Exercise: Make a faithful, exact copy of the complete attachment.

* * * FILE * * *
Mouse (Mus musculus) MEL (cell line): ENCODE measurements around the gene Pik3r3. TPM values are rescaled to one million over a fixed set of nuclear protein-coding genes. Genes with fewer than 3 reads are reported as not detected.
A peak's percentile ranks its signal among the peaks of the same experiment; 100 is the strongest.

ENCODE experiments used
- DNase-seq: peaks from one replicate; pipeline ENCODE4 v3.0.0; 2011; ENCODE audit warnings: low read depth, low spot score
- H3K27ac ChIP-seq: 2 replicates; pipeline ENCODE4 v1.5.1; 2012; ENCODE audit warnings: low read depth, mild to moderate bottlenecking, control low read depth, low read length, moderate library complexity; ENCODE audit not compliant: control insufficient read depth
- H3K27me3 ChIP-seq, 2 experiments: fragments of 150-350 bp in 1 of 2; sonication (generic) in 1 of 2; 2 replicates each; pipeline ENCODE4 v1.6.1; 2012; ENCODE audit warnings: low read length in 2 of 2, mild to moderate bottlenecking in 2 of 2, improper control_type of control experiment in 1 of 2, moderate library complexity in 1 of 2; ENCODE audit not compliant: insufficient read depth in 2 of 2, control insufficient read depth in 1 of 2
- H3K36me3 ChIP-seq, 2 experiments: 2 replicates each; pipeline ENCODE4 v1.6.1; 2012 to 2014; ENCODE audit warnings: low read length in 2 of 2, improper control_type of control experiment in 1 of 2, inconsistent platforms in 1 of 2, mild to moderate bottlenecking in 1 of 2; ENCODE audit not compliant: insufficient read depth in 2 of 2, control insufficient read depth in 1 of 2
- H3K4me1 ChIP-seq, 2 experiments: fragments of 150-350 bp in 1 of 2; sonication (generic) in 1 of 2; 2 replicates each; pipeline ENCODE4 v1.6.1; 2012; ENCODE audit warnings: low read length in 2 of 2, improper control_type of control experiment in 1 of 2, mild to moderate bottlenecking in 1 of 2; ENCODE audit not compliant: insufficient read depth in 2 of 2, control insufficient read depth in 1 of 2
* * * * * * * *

Mouse (Mus musculus) MEL (cell line): ENCODE measurements around the gene Pik3r3. TPM values are rescaled to one million over a fixed set of nuclear protein-coding genes. Genes with fewer than 3 reads are reported as not detected.
A peak's percentile ranks its signal among the peaks of the same experiment; 100 is the strongest.

ENCODE experiments used
- DNase-seq: peaks from one replicate; pipeline ENCODE4 v3.0.0; 2011; ENCODE audit warnings: low read depth, low spot score
- H3K27ac ChIP-seq: 2 replicates; pipeline ENCODE4 v1.5.1; 2012; ENCODE audit warnings: low read depth, mild to moderate bottlenecking, control low read depth, low read length, moderate library complexity; ENCODE audit not compliant: control insufficient read depth
- H3K27me3 ChIP-seq, 2 experiments: fragments of 150-350 bp in 1 of 2; sonication (generic) in 1 of 2; 2 replicates each; pipeline ENCODE4 v1.6.1; 2012; ENCODE audit warnings: low read length in 2 of 2, mild to moderate bottlenecking in 2 of 2, improper control_type of control experiment in 1 of 2, moderate library complexity in 1 of 2; ENCODE audit not compliant: insufficient read depth in 2 of 2, control insufficient read depth in 1 of 2
- H3K36me3 ChIP-seq, 2 experiments: 2 replicates each; pipeline ENCODE4 v1.6.1; 2012 to 2014; ENCODE audit warnings: low read length in 2 of 2, improper control_type of control experiment in 1 of 2, inconsistent platforms in 1 of 2, mild to moderate bottlenecking in 1 of 2; ENCODE audit not compliant: insufficient read depth in 2 of 2, control insufficient read depth in 1 of 2
- H3K4me1 ChIP-seq, 2 experiments: fragments of 150-350 bp in 1 of 2; sonication (generic) in 1 of 2; 2 replicates each; pipeline ENCODE4 v1.6.1; 2012; ENCODE audit warnings: low read length in 2 of 2, improper control_type of control experiment in 1 of 2, mild to moderate bottlenecking in 1 of 2; ENCODE audit not compliant: insufficient read depth in 2 of 2, control insufficient read depth in 1 of 2